Understanding British/Ottoman Relations at the Twilight of the Ottoman Empire, 1880-1922

Year: 2012 

Grant Recipient:: Christopher Catherwood, Warren Dockter

The project covers specific events in British-Ottoman relations and the major personalities who helped shape the British policy concerning the Ottoman Empire during this period. The specific focus of the project is to consider and compare the cultural aspects of diplomacy from both British and Ottoman perspectives to illustrate the social and cultural forces at work inside diplomacy between the two states.

A major theme throughout the project is an evaluation of the extent to which British-Ottoman relations were prejudiced by orientalism and the British fear of pan-Islamism and political Islam. From the Ottoman perspective, the fear of nationalism, anxiety regarding Ottoman international standing in Europe, the stress of balancing traditional and modern cultural influences, and increasing fear of Russian expansionism will all be explored.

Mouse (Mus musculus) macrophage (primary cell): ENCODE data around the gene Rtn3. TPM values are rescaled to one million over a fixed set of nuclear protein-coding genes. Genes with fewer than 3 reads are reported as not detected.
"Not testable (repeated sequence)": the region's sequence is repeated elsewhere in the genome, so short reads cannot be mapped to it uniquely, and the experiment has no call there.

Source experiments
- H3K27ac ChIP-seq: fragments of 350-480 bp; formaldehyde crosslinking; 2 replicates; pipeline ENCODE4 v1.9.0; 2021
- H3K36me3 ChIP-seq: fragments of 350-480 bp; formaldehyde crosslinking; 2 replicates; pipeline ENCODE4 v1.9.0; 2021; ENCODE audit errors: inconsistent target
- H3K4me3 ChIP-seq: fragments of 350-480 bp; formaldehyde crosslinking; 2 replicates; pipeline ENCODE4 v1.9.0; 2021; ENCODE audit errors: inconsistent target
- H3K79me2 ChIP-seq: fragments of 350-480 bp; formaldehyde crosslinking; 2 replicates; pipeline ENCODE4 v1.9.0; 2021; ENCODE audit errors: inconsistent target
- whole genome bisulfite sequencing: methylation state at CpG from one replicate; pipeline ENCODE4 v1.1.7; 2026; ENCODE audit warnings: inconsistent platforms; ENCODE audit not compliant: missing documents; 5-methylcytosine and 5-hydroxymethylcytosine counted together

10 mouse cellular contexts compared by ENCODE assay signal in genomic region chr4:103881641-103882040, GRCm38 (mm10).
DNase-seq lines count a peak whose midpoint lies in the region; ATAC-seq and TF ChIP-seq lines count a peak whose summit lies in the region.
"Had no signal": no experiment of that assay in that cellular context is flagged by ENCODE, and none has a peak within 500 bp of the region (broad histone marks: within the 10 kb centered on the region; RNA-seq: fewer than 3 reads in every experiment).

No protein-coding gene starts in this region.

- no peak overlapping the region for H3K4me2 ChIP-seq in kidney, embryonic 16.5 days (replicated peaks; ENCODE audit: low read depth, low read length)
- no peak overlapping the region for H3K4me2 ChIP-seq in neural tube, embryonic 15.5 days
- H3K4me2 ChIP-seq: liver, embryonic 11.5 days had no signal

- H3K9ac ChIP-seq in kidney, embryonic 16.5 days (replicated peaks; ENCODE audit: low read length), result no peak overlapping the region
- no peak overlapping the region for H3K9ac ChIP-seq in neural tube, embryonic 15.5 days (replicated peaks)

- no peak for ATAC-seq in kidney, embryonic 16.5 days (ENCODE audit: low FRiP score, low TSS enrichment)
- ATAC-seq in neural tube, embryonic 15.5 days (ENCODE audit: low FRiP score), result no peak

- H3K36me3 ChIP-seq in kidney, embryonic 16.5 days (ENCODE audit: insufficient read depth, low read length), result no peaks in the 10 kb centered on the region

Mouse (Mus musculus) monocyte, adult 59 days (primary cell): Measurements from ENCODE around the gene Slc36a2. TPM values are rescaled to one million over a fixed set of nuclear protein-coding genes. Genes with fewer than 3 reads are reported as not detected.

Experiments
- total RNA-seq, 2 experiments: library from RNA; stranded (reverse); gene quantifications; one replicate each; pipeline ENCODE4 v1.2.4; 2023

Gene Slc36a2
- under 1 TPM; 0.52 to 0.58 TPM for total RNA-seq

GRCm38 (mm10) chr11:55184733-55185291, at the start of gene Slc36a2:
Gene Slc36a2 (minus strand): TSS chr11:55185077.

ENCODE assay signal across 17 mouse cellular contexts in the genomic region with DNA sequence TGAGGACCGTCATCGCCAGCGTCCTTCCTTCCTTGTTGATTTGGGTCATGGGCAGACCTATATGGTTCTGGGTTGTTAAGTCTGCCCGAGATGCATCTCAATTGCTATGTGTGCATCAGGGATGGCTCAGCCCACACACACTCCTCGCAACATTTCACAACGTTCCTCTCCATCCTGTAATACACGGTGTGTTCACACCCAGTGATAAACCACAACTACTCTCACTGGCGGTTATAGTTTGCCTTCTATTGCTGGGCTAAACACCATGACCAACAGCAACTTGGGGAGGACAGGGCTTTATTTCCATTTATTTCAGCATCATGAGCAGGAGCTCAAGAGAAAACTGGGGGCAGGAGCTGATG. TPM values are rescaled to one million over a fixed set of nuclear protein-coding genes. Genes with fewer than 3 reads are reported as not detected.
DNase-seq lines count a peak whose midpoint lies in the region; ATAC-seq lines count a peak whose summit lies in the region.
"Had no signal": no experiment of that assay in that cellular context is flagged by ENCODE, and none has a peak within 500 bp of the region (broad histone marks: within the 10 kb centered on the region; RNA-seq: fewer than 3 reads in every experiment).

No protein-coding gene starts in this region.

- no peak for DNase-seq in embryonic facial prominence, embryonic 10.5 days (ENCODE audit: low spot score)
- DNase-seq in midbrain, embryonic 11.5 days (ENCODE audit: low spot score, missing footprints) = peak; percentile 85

By exploring such themes, the project aims to reach an outcome that answers key questions surrounding British-Ottoman diplomacy. It will address the role Britain played in the collapse of the Ottoman Empire and the creation of modern Turkey and the modern Middle East, and consider whether British-Ottoman relations were doomed because of the expanse of British imperial interests in Cyprus, Egypt and elsewhere in the Mediterranean.

An additional aim of this project is to assess how British-Ottoman relations affected major historical individuals such as Enver Bey Paşa, Winston Churchill, Lloyd George, Atatürk and others.

An attempt will also be made to raise awareness of the Ottoman Empire’s role as a governing force in the Middle East and how, after its collapse, the Middle East became increasingly complex and chaotic.

Belongs to;
Late Ottoman & Early Republican History

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